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Fille a Marier France  Marguerite  Boileau

  (b. 11 August 1638, France   d. )  

Marguerite Boileau was born 11 August 1638 in , France. Marguerite Boileau was the child of

Marguerite was a Fille à Marier, arriving in New France by 1663.

She married  Jean Serreau dit St-Aubin abt. 1663 in Québec (Quebec) Province, Canada (New France) .  The couple had (at least) 3 children. Jean Serreau dit St-Aubin  was born abt. 1621 in , France .  He died 29 March 1705 in Annapolis Royal, Annapolis, Nova Scotia, Canada (Port Royal, Acadia) . 


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daughter of Rene Boileau and Joachine Serrant

Marriage / Partner(s) and Child(ren)


Marguerite Boileau married immigrant France Jean Serreau dit St-Aubin-- Date: abt. 1663 Place: , Québec (Quebec) Province, Canada (New France)
Jean Serreau de Saint-Aubin, born in Poitou in c1621, emigrated to Canada in c1660 and set himself up on the Argentenay seigneurie at Île d'Orléans. He married Marguerite, daughter of René Boileau or Boisleau, sieur de La Goupillière and Joachine Ferrand of St.-Jean Dersé, or Dercé, Diocese of Poitiers, probably at Québec in c1663. Marguerite gave Jean four children, born on Île d'Orléans. All was not happy in the Saint-Aubin household, however. A neighbor, Jean Terme of Switzerland, became obsessed with Marguerite and, despite Jean's warnings, "visited [her] too familiarly." Threats were exchanged between the husband and the neighbor. One day in July 1665, Jean surprised Terme with his wife. In the encounter that followed, Terme made the mistake of placing his hand on the hilt of his sword. Jean "dealt him a blow with a stick which proved fatal." The aggrieved husband was exonerated of the act, which, in the eyes of his fellow colonists, was clearly self-defense. He received "letters of remission and pardon" signed by King Louis XIV in February 1666, which were certified by the Supreme Council at Québec the following January. Nevertheless, at the request of his seigneuress, Madame d'Ailleboust, Jean and his wife were expelled from Île d'Orléans. In September 1676, Jean sold his property at Baie St.-Paul, on the north shore of the St. Lawrence below Île d'Orléans, to Msgr. Laval for 1,100 livres and took his family to Acadia. They settled at Passamaquoddy, on the north shore of the Bay of Fundy. In June 1684, Jean was granted the seigneurie of Passamaquoddy, which included Île Ste.-Croix on Rivière Ste.-Croix, site of de Monts's first settlement. The seigneur and his family built their manor house on Île Archimagan, at the mouth of Rivière Ste.-Croix, near present-day St. Andrews, New Brunswick. In 1686, de Meulles found the seigneur with his wife and "his older and younger sons and a few servants" on Rivière Ste.-Croix. Marguerite gave Jean four children, including two sons who created families of their own.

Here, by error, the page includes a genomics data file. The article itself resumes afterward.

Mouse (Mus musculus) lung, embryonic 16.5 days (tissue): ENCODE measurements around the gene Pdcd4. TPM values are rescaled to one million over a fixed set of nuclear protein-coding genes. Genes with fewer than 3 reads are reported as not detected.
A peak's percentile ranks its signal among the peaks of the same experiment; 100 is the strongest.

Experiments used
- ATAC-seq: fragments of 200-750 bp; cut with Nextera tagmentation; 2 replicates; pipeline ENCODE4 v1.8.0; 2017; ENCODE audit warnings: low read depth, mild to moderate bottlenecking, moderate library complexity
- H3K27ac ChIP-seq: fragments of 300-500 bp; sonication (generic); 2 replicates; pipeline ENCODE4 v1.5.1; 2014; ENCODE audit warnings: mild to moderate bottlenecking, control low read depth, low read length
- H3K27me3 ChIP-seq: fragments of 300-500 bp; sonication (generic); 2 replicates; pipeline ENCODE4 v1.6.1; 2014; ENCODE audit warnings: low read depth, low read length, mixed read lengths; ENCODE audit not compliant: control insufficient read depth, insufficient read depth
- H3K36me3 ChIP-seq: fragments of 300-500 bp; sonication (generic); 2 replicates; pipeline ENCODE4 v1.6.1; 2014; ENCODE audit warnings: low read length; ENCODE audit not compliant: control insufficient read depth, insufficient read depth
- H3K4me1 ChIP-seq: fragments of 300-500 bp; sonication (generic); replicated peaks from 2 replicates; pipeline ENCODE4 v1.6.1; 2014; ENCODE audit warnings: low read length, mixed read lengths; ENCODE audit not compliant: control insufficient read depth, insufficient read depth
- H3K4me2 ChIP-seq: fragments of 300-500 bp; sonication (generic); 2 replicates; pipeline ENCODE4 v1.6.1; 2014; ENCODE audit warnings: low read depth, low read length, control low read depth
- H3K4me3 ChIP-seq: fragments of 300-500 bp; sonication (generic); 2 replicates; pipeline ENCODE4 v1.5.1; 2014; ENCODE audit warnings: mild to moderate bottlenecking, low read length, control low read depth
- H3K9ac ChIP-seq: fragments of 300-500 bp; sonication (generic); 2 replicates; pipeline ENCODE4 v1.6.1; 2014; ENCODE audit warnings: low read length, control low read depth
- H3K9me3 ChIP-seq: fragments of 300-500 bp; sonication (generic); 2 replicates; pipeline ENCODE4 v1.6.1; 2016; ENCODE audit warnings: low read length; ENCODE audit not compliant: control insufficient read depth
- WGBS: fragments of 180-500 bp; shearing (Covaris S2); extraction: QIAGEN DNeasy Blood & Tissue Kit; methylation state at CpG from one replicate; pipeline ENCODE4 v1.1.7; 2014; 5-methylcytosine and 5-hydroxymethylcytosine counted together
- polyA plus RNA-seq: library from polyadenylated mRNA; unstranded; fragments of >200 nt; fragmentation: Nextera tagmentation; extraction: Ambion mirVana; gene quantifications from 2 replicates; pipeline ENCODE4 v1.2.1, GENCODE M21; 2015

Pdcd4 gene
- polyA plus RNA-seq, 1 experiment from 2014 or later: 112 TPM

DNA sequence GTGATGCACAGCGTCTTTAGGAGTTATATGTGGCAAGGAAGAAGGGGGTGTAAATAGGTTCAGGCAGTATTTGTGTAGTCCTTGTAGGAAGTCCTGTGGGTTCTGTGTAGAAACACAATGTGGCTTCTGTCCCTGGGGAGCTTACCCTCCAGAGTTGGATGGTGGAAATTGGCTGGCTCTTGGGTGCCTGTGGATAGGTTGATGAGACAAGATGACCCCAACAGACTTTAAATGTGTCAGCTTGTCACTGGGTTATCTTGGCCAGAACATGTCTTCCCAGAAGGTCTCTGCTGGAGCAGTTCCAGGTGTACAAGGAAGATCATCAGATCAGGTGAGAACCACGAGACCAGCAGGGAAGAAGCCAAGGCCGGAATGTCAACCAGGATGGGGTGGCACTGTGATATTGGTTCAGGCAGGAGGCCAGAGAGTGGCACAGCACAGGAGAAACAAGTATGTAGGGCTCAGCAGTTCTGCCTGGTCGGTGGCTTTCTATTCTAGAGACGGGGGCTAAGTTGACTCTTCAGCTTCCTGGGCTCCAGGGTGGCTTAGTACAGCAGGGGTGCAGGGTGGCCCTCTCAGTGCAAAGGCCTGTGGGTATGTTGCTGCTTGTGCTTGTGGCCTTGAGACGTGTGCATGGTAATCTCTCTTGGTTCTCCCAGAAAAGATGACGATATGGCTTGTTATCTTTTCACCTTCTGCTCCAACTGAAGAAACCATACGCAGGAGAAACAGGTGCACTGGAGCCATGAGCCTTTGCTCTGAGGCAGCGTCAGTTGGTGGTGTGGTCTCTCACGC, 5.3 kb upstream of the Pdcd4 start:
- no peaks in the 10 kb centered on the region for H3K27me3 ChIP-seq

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Added: 4/1/2015 8:22:45 PM  
Updated: 9/29/2015 11:02:57 AM


Children:
Canada/New France Marguerite Serreau dite St-Aubin (b.abt. 1664, Château-Richer, Québec, Canada (La-Visitation-de-Notre-Dame du Chateau-Richer)  d. , )

Canada/New France Pierre Serreau dit St-Aubin (b.1665, Québec, Québec, Canada (Quebec City)  d. , )

Canada/New France Geneviève Serreau dite St-Aubin (b.7 August 1667, Québec, Québec, Canada (Quebec City)  d. 1739, Annapolis Royal, Annapolis, Nova Scotia, Canada (Port Royal, Acadia))



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Fille a Marier

Filles a MarierFilles a Marier 1634-1662

"When the Company of 100 Associates began their settlement scheme, their plan of recruiting only families proved to be too costly, so instead they signed on single men; tradesman and labourers; who would be indentured for three years. However, this meant that more than 80% of the colonists were men, so even if they decided to stay at the end of their term, there was little hope of them starting a family, unless they chose a Canadian girl. But, since her family would never allow her, or her children, to leave their village; the company directors needed to avoid this from happening.

So instead, they began recruiting "marriagable young girls", who would first sign a contract in France and then be given passage and a small dowry to become the wife of a Quebec settler. You might wonder why these young girls (many under 16), would risk the dangers and hardships, which by now most of France were well aware of; but believe it or not; for many it was the best option.

At the time, marriages were arranged, so if the girl's family did not have the means to provide a sutable dowry, her only option was to become a nun, if she was Catholic; or marry beneath her station. In the case of the young Filles a Marier, though a marriage contract must be signed before departure, she had every right to refuse the union, once she met her husband-to-be. As a matter of fact, many of them did just that, and were provided safe passage home."
Added: 2/5/2016 4:22:19 PM - Beckie  Updated: -

1667 Birth of Child
Geneviève Serreau dite St-Aubin was born 7 August 1667, Québec, Québec, Canada (Quebec City)


Added: 4/1/2015 8:22:19 PM




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